TEL AVIV – British Secretary of Justice Michael Gove laid into the BDS movement on Tuesday, saying the “campaign indulges prejudice rather than fighting it,” the Jerusalem Post reported.
Speaking at a conference on anti-Semitism in Berlin, Gove suggested that the boycott, divestment, and sanctions movement feeds anti-Semitism.
“[BDS] calls for the shunning of Jewish academics, the boycott of Jewish goods, the delegitimization of Jewish commerce,” he said at the third Inter-Parliamentary Coalition for Combating Anti-Semitism. “We have seen these all before. And we know where it takes us.”
Representatives from NGOs along with more than 100 parliamentarians from nearly 40 countries attended the conference.
Gove decried the BDS movement’s engagement with public institutions in the UK.
“We have made clear that local authorities and public bodies cannot adopt BDS policies aimed at Israel; they cannot use public resources to discriminate against Jewish people, Jewish goods, and a Jewish state,” he stated.
He also conveyed a message from British Prime Minister David Cameron, who vowed to fight anti-Semitism.
“Together, we will make sure Britain remains a country that Jewish people are proud to call home – today, tomorrow, and for every generation to come,” Gove quoted Cameron.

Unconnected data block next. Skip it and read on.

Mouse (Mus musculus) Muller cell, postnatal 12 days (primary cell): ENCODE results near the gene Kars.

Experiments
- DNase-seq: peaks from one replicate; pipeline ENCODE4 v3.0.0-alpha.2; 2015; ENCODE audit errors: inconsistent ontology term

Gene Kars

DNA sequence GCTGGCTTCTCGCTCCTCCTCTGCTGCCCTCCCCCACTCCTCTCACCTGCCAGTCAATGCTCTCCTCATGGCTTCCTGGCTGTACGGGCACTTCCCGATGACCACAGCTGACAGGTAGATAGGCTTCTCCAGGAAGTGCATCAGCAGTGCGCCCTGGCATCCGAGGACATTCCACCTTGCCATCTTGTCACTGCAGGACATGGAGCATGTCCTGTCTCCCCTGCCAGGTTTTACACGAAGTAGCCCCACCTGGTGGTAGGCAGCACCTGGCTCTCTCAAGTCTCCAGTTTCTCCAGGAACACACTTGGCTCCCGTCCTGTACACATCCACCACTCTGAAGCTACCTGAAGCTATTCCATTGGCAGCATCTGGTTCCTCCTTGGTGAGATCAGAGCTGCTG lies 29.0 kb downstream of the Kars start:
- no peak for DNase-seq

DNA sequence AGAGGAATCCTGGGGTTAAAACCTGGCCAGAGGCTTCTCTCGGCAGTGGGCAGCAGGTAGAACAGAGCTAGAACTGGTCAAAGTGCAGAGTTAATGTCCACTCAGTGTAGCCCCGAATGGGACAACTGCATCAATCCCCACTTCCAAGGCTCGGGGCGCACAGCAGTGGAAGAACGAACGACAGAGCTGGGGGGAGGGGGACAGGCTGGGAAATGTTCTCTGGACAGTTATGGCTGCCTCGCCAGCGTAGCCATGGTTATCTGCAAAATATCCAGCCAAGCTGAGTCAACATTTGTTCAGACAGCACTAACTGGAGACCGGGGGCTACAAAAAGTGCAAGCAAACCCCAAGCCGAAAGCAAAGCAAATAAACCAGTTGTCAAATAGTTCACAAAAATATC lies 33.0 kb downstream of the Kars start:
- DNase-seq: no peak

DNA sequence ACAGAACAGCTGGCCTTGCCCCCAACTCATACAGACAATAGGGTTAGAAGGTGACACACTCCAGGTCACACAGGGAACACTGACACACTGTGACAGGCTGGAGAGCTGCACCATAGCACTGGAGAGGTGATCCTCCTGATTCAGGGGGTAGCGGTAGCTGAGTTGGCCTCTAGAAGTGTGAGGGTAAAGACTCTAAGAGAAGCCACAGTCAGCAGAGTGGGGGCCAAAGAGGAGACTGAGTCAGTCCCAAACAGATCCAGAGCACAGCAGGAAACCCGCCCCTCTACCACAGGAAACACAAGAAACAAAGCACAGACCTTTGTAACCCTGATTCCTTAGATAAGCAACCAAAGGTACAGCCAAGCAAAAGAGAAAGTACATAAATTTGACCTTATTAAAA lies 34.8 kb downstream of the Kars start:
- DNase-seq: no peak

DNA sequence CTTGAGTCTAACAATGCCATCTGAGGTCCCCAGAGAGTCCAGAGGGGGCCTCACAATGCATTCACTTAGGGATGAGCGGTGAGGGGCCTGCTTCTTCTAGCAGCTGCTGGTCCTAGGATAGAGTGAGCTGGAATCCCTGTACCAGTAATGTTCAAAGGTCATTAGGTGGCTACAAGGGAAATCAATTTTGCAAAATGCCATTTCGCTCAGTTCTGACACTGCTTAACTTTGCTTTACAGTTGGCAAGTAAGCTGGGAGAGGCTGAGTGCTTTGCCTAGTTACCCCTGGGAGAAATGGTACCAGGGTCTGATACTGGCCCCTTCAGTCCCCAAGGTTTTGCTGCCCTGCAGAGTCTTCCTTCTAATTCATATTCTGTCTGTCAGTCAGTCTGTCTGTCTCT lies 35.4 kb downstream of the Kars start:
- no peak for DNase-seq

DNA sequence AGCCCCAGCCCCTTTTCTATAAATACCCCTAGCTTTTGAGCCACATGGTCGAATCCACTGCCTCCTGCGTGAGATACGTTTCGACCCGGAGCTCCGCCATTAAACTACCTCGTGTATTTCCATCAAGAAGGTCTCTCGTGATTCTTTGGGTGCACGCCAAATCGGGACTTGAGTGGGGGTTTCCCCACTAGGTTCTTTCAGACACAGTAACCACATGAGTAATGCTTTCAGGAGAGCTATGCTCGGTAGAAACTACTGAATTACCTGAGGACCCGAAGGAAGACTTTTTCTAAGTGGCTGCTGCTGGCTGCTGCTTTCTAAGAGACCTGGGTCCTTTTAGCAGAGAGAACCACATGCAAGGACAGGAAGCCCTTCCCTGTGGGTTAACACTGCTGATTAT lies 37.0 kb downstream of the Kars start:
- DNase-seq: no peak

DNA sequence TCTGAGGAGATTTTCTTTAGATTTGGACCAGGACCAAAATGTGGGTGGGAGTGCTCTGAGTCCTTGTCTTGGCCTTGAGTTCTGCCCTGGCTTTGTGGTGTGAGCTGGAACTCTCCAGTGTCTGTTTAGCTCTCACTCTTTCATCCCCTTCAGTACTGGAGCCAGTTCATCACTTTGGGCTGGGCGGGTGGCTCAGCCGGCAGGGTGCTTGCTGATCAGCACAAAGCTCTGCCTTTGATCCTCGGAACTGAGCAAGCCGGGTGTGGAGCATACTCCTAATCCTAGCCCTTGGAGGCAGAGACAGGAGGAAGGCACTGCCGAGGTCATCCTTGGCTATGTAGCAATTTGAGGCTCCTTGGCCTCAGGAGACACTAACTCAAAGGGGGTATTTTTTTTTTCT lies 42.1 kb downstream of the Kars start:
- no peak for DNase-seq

German Chancellor Angela Merkel addressed the conference on Monday, saying that anti-Semitism in Germany, whether from natives or refugees, must be confronted by both government and civil society.
Merkel added that Jews must feel free to speak up when they fear anti-Semitism, and should be received with sympathy and concern.
Whether it is hate-filled criticism of Israel, or vandalism of cemeteries and synagogues, “anti-Semitism and other prejudices have no place in our society,” Merkel said.
“If gravestones are defaced, then our country itself is defaced. If synagogues are vandalized, this shakes the foundations of our free society,” Merkel said. And protesters who call for the destruction of the Jewish state are simply “giving vent to hatred of Jews.” In so doing, they “abuse the fundamental rights in our country to freedom of association and expression.”
Merkel further defended the president of the Central Council of Jews in Germany, Josef Schuster, who was condemned for expressing fears about anti-Semitism among new refugees from Muslim lands.
More than 1 million people have sought asylum in Germany over the past year.
“It is perfectly legitimate for someone to share his concern,” Merkel said, noting that many refugees “have grown up with certain stereotypes.”